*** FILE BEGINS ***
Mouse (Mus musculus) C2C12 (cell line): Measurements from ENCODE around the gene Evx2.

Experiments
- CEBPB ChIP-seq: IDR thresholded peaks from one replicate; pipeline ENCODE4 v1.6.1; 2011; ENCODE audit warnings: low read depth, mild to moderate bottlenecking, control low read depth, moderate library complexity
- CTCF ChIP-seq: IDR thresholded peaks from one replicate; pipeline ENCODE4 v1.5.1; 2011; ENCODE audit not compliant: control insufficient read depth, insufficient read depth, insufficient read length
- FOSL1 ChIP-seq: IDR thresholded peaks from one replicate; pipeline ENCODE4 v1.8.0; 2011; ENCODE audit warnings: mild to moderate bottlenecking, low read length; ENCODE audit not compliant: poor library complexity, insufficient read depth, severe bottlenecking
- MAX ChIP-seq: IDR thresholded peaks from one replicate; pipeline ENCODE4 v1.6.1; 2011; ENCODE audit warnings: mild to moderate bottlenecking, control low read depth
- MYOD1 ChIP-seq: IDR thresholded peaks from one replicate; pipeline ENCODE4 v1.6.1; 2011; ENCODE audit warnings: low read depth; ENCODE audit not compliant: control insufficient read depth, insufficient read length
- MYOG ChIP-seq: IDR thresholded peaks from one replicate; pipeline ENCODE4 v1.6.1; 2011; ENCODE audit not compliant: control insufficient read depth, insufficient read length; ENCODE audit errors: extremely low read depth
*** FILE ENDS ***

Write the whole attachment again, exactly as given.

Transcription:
Mouse (Mus musculus) C2C12 (cell line): Measurements from ENCODE around the gene Evx2.

Experiments
- CEBPB ChIP-seq: IDR thresholded peaks from one replicate; pipeline ENCODE4 v1.6.1; 2011; ENCODE audit warnings: low read depth, mild to moderate bottlenecking, control low read depth, moderate library complexity
- CTCF ChIP-seq: IDR thresholded peaks from one replicate; pipeline ENCODE4 v1.5.1; 2011; ENCODE audit not compliant: control insufficient read depth, insufficient read depth, insufficient read length
- FOSL1 ChIP-seq: IDR thresholded peaks from one replicate; pipeline ENCODE4 v1.8.0; 2011; ENCODE audit warnings: mild to moderate bottlenecking, low read length; ENCODE audit not compliant: poor library complexity, insufficient read depth, severe bottlenecking
- MAX ChIP-seq: IDR thresholded peaks from one replicate; pipeline ENCODE4 v1.6.1; 2011; ENCODE audit warnings: mild to moderate bottlenecking, control low read depth
- MYOD1 ChIP-seq: IDR thresholded peaks from one replicate; pipeline ENCODE4 v1.6.1; 2011; ENCODE audit warnings: low read depth; ENCODE audit not compliant: control insufficient read depth, insufficient read length
- MYOG ChIP-seq: IDR thresholded peaks from one replicate; pipeline ENCODE4 v1.6.1; 2011; ENCODE audit not compliant: control insufficient read depth, insufficient read length; ENCODE audit errors: extremely low read depth